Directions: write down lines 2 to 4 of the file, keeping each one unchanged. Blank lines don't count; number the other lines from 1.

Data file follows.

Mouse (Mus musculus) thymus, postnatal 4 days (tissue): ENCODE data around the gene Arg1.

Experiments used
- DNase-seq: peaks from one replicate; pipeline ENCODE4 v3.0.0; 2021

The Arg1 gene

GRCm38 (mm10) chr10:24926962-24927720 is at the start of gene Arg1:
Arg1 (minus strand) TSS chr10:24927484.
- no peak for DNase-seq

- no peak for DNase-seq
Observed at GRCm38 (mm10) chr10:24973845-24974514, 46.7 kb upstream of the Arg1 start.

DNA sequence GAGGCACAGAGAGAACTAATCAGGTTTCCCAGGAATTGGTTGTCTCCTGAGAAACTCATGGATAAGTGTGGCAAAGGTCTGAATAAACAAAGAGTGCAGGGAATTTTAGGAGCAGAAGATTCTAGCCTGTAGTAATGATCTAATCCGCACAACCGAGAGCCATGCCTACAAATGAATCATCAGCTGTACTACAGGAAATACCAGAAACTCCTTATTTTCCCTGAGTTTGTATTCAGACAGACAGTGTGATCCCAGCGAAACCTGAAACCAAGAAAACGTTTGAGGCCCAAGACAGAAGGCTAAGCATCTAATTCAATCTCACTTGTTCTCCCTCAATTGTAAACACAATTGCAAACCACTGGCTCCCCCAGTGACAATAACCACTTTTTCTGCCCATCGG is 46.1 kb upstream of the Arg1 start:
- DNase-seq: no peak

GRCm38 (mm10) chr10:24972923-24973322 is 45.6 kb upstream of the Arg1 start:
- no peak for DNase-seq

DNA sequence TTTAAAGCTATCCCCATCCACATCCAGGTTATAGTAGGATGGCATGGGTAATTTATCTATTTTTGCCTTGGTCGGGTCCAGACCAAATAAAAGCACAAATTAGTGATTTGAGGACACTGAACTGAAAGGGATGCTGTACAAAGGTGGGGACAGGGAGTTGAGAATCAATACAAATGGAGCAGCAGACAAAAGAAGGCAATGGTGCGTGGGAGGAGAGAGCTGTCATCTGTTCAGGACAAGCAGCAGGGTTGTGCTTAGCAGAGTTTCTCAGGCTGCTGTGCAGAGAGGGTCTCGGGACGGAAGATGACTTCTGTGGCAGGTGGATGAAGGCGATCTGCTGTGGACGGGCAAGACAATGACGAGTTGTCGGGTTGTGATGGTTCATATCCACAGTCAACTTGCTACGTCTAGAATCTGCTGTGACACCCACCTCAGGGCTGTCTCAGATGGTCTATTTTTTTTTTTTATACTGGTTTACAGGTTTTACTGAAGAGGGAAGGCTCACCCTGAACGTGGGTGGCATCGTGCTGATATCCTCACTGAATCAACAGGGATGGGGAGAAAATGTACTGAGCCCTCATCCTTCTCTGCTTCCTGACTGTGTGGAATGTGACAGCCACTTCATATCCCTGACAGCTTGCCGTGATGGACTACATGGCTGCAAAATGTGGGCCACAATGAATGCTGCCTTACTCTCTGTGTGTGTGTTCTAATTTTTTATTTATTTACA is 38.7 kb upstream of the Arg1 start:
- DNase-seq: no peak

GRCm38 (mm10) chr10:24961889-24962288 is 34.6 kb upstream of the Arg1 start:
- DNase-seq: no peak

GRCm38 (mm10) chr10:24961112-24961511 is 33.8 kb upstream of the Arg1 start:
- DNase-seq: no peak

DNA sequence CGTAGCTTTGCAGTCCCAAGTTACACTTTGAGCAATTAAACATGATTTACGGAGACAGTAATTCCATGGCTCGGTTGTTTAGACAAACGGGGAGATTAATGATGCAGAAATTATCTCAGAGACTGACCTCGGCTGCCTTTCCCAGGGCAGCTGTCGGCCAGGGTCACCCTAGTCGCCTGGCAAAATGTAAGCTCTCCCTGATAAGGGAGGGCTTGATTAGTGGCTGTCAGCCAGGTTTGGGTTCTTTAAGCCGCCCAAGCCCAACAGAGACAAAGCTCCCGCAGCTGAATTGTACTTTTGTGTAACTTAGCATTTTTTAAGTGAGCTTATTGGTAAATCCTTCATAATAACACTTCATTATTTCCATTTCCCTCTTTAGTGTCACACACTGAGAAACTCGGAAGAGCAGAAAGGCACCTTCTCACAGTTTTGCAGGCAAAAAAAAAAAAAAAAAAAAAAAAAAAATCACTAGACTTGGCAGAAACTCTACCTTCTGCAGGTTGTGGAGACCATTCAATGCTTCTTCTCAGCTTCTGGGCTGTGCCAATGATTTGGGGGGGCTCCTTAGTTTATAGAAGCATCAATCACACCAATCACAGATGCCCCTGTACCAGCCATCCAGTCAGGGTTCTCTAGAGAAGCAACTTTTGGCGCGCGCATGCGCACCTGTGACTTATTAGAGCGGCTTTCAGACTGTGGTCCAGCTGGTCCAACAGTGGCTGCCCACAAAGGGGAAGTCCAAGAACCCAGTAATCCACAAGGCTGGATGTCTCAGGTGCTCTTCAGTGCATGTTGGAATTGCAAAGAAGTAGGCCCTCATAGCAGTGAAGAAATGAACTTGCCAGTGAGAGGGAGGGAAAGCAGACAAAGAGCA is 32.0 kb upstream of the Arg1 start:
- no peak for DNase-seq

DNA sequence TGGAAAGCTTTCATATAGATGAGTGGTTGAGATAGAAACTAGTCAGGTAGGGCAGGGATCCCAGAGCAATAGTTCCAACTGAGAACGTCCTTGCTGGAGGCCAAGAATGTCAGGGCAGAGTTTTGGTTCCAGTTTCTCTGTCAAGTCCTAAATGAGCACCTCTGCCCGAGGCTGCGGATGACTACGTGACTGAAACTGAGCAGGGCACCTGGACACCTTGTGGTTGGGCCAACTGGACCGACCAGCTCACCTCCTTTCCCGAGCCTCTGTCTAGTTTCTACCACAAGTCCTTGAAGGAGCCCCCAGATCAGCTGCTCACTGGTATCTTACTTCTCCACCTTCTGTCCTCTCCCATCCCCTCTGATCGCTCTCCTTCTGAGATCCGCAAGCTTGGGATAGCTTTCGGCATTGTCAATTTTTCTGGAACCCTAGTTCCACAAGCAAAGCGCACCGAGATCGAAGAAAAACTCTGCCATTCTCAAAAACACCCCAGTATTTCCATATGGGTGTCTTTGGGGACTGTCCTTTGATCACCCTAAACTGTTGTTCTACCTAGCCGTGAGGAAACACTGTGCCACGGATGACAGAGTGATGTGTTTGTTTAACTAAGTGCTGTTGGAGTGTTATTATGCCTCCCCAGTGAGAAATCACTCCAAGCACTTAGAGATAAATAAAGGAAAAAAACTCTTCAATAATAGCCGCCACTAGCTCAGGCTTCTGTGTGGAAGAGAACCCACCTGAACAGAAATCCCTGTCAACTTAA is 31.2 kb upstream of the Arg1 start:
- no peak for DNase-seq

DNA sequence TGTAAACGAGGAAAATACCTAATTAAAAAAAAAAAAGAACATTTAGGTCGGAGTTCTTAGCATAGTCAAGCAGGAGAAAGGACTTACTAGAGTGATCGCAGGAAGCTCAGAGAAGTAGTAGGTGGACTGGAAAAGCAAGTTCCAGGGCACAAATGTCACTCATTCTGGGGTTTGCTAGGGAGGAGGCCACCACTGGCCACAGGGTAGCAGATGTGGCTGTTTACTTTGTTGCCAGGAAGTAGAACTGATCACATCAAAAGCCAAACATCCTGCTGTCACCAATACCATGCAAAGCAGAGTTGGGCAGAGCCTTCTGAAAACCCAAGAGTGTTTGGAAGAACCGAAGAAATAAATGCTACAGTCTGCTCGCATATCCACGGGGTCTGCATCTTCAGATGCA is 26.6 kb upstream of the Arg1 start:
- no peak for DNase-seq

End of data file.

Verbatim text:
Experiments used
- DNase-seq: peaks from one replicate; pipeline ENCODE4 v3.0.0; 2021

The Arg1 gene